Coastal Conversations Radio Program: Maine’s 19th Century Fisheries, a historical look in honor of the Bicentennial
In the decades following Maine’s statehood in 1820, the saltcod fishery grew into an economic engine that provided income for hundreds of Maine fishermen and boat builders. The amount of cod harvested from the inshore waters between eastern Penobscot Bay and Grand Manan during the Civil War era is hard to imagine today, when not a single cod fishing vessel calls this region home anymore.
On our next Coastal Conversations radio show, Karen Alexander and Bill Leavenworth, marine environmental historians with the Gulf of Maine Cod Project, take us back to the 1800’s to explore the life of fishermen when the fish were plentiful inshore among our bays and islands. Our guests have poured over hundreds of vessel logbooks from the era to piece together how fishermen, families, and relationships drove the economy. Most Maine fishermen did not sail off to the distant waters of the Grand Banks for months on end. Instead, they filled their boats close to home so they could work the fields and woods in between fishing trips.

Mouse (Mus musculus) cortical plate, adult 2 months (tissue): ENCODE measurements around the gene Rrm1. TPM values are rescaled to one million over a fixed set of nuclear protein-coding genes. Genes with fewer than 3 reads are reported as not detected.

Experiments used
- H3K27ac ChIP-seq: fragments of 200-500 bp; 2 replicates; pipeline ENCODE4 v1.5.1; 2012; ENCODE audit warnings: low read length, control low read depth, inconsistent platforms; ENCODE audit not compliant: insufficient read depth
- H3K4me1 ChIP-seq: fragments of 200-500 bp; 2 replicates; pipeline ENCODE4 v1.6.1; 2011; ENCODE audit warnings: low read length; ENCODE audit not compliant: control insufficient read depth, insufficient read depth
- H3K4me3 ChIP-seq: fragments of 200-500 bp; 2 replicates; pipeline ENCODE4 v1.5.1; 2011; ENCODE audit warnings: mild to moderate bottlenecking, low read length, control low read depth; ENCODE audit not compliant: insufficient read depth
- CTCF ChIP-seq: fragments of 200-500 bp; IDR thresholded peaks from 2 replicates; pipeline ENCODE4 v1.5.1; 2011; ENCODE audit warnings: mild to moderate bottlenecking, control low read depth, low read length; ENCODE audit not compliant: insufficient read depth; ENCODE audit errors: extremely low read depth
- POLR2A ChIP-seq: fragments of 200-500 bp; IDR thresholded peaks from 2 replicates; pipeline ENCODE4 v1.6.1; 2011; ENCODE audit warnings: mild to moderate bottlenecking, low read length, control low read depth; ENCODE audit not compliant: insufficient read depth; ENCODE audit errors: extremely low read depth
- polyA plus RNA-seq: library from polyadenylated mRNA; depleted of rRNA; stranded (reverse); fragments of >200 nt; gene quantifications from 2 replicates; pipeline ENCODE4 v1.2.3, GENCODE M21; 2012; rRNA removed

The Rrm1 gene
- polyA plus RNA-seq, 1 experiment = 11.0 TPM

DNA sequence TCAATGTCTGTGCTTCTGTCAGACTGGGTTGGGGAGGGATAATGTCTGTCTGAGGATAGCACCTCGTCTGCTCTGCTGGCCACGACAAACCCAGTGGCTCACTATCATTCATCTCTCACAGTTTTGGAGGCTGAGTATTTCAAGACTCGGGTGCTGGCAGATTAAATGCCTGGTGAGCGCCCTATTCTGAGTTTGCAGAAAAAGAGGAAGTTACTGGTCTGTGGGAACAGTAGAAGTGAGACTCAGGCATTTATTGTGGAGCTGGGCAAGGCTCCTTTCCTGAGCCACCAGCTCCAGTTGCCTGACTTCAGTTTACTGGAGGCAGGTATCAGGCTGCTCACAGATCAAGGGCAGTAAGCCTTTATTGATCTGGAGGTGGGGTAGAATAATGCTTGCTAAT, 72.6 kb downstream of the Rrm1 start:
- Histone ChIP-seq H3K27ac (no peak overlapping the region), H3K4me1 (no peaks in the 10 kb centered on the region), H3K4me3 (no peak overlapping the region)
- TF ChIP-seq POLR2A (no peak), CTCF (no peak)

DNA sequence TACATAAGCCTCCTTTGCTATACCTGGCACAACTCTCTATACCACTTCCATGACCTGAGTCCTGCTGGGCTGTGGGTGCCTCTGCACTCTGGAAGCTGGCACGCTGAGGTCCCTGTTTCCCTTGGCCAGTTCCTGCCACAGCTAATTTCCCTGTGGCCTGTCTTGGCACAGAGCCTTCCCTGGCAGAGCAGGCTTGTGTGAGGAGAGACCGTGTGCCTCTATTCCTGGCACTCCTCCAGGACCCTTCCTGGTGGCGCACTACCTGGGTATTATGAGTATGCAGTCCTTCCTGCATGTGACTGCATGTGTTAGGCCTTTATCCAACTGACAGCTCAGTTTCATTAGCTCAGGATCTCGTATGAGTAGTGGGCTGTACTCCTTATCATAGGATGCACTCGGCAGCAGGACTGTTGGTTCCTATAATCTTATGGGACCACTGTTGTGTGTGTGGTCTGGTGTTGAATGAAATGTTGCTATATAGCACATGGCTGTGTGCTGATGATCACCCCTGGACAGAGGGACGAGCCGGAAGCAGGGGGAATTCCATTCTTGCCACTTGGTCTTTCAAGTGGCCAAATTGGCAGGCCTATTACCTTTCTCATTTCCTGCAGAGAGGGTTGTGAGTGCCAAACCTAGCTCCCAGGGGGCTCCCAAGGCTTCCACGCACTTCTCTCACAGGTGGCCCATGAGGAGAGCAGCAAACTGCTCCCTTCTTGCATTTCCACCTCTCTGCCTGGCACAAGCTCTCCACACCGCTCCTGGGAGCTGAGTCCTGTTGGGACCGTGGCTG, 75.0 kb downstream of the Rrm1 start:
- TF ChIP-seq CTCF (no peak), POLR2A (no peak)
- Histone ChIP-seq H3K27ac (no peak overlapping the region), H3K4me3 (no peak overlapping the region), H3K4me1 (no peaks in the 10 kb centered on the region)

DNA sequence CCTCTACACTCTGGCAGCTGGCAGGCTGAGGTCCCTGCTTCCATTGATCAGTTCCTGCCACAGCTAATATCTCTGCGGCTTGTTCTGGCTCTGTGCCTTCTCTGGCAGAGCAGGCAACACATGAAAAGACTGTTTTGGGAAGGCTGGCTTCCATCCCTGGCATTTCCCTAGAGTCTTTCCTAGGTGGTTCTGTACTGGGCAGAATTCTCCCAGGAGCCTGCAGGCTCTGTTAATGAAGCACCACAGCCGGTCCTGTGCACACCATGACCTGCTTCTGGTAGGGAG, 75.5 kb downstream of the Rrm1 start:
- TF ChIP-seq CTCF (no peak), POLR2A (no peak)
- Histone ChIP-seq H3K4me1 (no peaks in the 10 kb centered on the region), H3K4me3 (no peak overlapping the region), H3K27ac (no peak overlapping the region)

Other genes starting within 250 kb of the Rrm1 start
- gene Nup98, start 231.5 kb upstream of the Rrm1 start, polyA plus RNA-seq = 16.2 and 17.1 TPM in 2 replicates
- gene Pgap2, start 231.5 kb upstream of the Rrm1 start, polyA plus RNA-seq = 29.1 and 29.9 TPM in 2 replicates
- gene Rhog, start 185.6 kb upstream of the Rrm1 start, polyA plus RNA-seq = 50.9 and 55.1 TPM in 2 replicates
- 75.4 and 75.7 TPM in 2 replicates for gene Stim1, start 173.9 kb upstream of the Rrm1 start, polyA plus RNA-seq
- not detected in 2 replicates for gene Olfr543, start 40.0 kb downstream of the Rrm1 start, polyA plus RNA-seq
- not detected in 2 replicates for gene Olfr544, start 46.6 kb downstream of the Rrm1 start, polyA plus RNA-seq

Our guests’ historical analysis tells us so much about the history of the Gulf of Maine from an ecological perspective as well, which helps marine ecologists and fisheries regulators today understand the ecological conditions needed to sustain fisheries.
Join us on Friday September 25, 2020 at 4 PM on WERU Community Radio, 89.9 FM and streaming online at WERU.org for this month’s Coastal Conversation on Maine’s 19th Century Fisheries, a historical look in honor of the Bicentennial.
Special thanks first and foremost to Camden Hunt for his near-total leadership on production for this show! We also appreciate the help of Ela Keegan, Hannah Robbins, Galen Koch, and Molly Graham, for production support.
Karen Alexander and Bill Leavenworth, historical marine ecologists
For more information
Gulf of Maine cod in 1861: historical analysis of fishery logbooks, with ecosystem implications, by Alexander, Leavenworth et al.